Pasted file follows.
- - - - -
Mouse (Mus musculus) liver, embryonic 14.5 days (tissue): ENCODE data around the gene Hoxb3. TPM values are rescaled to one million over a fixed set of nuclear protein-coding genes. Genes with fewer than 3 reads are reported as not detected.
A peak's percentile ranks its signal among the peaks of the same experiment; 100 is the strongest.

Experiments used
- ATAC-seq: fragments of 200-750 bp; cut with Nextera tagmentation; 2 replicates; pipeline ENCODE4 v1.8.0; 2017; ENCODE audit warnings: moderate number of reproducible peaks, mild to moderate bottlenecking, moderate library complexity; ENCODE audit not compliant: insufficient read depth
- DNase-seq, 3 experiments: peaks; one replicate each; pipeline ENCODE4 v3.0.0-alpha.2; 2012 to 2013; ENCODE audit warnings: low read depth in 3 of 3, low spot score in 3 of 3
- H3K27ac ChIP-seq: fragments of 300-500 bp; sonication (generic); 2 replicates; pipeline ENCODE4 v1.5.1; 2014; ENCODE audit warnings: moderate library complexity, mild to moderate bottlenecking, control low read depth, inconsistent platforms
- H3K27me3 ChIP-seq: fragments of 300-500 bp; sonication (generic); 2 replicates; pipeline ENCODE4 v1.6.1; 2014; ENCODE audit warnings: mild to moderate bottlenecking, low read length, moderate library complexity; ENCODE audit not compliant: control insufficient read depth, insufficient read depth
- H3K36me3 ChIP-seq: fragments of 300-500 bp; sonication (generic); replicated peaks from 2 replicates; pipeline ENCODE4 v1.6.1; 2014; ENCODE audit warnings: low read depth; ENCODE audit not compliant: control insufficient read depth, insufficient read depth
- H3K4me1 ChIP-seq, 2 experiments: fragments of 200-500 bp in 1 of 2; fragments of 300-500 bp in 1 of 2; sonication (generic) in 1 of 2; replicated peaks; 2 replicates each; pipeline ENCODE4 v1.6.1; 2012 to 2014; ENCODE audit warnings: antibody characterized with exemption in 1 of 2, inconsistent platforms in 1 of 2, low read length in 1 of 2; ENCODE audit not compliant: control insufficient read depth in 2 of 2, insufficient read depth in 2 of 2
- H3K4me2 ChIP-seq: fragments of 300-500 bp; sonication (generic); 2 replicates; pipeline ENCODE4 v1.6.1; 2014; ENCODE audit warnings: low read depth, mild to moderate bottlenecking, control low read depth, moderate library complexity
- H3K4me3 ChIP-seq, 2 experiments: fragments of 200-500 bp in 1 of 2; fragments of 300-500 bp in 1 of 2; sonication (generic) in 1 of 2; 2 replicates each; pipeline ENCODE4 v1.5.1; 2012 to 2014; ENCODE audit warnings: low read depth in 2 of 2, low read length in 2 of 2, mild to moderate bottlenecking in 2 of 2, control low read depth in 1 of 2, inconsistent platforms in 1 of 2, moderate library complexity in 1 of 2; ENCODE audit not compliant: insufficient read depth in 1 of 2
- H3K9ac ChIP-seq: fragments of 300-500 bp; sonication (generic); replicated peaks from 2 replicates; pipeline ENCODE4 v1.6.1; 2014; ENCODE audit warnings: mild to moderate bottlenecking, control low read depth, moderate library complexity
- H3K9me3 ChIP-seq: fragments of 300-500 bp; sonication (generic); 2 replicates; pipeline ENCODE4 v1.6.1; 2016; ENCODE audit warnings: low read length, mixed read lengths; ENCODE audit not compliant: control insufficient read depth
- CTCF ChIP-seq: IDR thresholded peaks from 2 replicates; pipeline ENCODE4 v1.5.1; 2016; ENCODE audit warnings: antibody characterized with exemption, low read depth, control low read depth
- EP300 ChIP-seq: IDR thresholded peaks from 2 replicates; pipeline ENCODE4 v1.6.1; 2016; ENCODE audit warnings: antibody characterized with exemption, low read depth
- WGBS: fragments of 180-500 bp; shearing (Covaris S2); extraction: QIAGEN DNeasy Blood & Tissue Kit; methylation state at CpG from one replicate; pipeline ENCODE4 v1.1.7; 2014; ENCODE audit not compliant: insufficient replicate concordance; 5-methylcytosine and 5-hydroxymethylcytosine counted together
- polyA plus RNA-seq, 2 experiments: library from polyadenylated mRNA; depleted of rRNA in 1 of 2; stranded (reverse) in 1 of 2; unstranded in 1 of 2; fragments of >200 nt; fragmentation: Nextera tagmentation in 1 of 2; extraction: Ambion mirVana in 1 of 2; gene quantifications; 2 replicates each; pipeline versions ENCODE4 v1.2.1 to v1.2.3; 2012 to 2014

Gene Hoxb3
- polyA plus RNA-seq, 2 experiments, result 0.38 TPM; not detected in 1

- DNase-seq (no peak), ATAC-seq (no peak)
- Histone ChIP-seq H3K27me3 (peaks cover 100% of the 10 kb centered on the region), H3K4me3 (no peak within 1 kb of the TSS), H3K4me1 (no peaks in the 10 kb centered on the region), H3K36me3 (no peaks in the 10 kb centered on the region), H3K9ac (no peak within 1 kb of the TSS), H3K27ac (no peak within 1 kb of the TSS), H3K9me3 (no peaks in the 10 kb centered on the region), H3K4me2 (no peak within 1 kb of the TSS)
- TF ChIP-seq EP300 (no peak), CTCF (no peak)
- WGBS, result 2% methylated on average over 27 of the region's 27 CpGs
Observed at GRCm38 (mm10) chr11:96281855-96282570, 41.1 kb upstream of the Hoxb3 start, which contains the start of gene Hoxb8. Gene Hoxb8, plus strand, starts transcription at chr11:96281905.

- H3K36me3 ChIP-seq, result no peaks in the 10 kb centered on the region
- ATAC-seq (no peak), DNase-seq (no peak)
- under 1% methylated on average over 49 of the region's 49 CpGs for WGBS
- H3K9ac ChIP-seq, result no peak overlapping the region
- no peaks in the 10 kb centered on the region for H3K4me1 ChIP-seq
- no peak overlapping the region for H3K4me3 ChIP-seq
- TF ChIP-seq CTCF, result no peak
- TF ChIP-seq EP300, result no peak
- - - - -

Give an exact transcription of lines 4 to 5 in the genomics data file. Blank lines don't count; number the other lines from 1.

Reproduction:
- ATAC-seq: fragments of 200-750 bp; cut with Nextera tagmentation; 2 replicates; pipeline ENCODE4 v1.8.0; 2017; ENCODE audit warnings: moderate number of reproducible peaks, mild to moderate bottlenecking, moderate library complexity; ENCODE audit not compliant: insufficient read depth
- DNase-seq, 3 experiments: peaks; one replicate each; pipeline ENCODE4 v3.0.0-alpha.2; 2012 to 2013; ENCODE audit warnings: low read depth in 3 of 3, low spot score in 3 of 3